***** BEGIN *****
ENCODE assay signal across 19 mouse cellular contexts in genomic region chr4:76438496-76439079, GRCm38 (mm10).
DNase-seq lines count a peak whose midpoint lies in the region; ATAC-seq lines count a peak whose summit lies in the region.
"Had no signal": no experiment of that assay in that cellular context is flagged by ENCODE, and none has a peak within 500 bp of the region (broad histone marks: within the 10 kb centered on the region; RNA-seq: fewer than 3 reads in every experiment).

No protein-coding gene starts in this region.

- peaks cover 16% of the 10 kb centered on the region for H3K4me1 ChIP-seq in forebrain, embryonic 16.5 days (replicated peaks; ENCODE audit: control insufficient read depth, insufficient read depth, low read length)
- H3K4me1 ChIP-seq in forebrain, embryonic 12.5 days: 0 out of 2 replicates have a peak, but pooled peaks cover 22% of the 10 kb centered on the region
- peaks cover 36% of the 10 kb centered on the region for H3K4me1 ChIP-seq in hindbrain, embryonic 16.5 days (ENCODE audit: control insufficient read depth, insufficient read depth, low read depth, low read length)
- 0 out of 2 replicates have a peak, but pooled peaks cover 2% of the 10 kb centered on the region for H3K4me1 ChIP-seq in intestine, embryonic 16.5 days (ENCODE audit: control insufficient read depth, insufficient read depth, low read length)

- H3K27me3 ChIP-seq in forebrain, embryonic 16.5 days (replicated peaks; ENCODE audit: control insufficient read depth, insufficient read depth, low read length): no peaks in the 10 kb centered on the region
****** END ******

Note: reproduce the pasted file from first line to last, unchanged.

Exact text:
ENCODE assay signal across 19 mouse cellular contexts in genomic region chr4:76438496-76439079, GRCm38 (mm10).
DNase-seq lines count a peak whose midpoint lies in the region; ATAC-seq lines count a peak whose summit lies in the region.
"Had no signal": no experiment of that assay in that cellular context is flagged by ENCODE, and none has a peak within 500 bp of the region (broad histone marks: within the 10 kb centered on the region; RNA-seq: fewer than 3 reads in every experiment).

No protein-coding gene starts in this region.

- peaks cover 16% of the 10 kb centered on the region for H3K4me1 ChIP-seq in forebrain, embryonic 16.5 days (replicated peaks; ENCODE audit: control insufficient read depth, insufficient read depth, low read length)
- H3K4me1 ChIP-seq in forebrain, embryonic 12.5 days: 0 out of 2 replicates have a peak, but pooled peaks cover 22% of the 10 kb centered on the region
- peaks cover 36% of the 10 kb centered on the region for H3K4me1 ChIP-seq in hindbrain, embryonic 16.5 days (ENCODE audit: control insufficient read depth, insufficient read depth, low read depth, low read length)
- 0 out of 2 replicates have a peak, but pooled peaks cover 2% of the 10 kb centered on the region for H3K4me1 ChIP-seq in intestine, embryonic 16.5 days (ENCODE audit: control insufficient read depth, insufficient read depth, low read length)

- H3K27me3 ChIP-seq in forebrain, embryonic 16.5 days (replicated peaks; ENCODE audit: control insufficient read depth, insufficient read depth, low read length): no peaks in the 10 kb centered on the region